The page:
"If fundamental rights such as the right to life are based on abilities or qualities that can appear or disappear, grow or diminish, and be greater or lesser in different human beings, then there are no inherent human rights, no true human equality, only privileges for the strong," the draft statement says.
The document also dismisses the argument that there is no harm in killing so-called "spare" embryos created for in vitro fertilization attempts because they would die anyway.
"Ultimately each of us will die anyway, but that gives no one a right to kill us," the statement says. "Our society does not permit lethal experiments on terminally ill patients or condemned prisoners on the pretext that they will die soon anyway. Likewise, the fact that an embryonic human being is at risk of being abandoned by his or her parents gives no individual or government a right to intervene and directly kill that human being first."
The document also addresses moves to permit human cloning and the "grotesque practice" -- banned by the Fetus Farming Prohibition Act of 2006 -- to develop cloned embryos in a woman's womb in order to harvest tissues and organs from them.
"It now seems undeniable that once we cross a fundamental moral line that prevents us from treating any fellow human being as a mere object of research, there is no stopping point," the policy statement says. "The only moral stance that affirms the human dignity of all of us is to reject the first step down this path."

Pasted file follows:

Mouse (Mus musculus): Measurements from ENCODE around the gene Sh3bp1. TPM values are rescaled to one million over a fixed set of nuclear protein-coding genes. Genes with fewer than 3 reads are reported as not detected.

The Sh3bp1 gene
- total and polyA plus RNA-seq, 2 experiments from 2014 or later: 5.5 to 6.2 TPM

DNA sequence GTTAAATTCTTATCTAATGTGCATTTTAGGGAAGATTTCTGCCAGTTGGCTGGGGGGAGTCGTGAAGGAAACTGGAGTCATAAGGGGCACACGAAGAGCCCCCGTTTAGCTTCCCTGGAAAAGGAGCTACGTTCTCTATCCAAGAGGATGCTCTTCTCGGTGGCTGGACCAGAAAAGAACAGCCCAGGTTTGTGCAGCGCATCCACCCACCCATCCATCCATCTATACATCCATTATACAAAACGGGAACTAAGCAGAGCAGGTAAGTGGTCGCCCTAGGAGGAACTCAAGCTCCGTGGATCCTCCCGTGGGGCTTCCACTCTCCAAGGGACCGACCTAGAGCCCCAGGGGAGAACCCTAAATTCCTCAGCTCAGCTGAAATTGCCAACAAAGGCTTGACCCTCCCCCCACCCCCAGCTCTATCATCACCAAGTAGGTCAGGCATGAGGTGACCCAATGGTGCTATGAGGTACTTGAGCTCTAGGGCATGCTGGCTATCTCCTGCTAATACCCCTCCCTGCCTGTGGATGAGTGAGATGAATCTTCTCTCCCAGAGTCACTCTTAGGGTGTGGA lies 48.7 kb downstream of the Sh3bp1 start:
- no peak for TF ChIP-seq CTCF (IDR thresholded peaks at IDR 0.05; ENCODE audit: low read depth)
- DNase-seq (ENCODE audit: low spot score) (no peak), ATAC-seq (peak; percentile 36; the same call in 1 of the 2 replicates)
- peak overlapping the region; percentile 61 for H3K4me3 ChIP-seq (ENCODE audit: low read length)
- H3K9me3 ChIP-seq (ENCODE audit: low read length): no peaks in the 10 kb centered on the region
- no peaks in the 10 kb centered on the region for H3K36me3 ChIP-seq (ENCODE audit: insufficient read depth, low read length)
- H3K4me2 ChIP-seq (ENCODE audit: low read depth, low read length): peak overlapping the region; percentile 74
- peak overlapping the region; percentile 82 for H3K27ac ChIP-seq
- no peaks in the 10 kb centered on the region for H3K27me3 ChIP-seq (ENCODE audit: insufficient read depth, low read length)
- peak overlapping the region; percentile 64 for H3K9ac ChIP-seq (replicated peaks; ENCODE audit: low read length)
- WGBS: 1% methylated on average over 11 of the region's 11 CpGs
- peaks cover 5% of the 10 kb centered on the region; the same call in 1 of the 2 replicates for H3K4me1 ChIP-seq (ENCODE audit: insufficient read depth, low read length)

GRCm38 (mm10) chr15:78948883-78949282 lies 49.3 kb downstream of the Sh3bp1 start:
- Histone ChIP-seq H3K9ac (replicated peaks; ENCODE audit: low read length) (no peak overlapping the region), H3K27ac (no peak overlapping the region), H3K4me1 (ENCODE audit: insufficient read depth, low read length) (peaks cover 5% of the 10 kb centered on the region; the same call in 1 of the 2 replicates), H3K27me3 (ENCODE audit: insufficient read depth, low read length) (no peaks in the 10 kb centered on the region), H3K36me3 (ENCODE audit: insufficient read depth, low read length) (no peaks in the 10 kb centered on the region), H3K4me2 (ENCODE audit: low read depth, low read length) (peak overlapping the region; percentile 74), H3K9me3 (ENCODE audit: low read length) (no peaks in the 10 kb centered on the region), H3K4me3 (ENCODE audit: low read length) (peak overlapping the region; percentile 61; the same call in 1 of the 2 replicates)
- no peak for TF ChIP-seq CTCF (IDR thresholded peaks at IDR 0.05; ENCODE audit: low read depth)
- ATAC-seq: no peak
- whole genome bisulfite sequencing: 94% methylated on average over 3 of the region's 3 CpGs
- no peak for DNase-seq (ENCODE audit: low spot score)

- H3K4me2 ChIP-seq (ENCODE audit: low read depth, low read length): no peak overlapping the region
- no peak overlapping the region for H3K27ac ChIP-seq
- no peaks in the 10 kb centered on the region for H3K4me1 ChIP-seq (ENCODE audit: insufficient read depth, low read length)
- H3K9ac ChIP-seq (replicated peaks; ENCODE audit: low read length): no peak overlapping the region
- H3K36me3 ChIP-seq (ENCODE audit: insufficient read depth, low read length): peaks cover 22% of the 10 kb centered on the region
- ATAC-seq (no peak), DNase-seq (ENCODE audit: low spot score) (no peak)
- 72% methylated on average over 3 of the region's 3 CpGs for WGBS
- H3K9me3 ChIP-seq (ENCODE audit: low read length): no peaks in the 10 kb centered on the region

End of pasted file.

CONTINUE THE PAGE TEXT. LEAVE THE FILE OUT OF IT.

The draft document closes with a reminder that the use of adult stem cells and umbilical-cord blood have been shown to offer "a better way" to produce cells that can benefit patients suffering from heart disease, corneal damage, sickle cell anemia, multiple sclerosis and many other diseases.
"There is no moral objection to research and therapy of this kind, when it harms no human being and is conducted with appropriate informed consent," it says. "Catholic foundations and medical centers have been, and will continue to be, among the leading supporters of ethically responsible advances in the medical use of adult stem cells."
WASHINGTON, April, 17, 2008 (vaticans.org) -- One of the "countersigns to the Gospel of life" in the United States is the sexual abuse of minors, a situation "that causes deep shame," Pope Benedict XVI told about 300 U.S. bishops gathered April 16 in the crypt church at the Basilica of the National Shrine of the Immaculate Conception in Washington.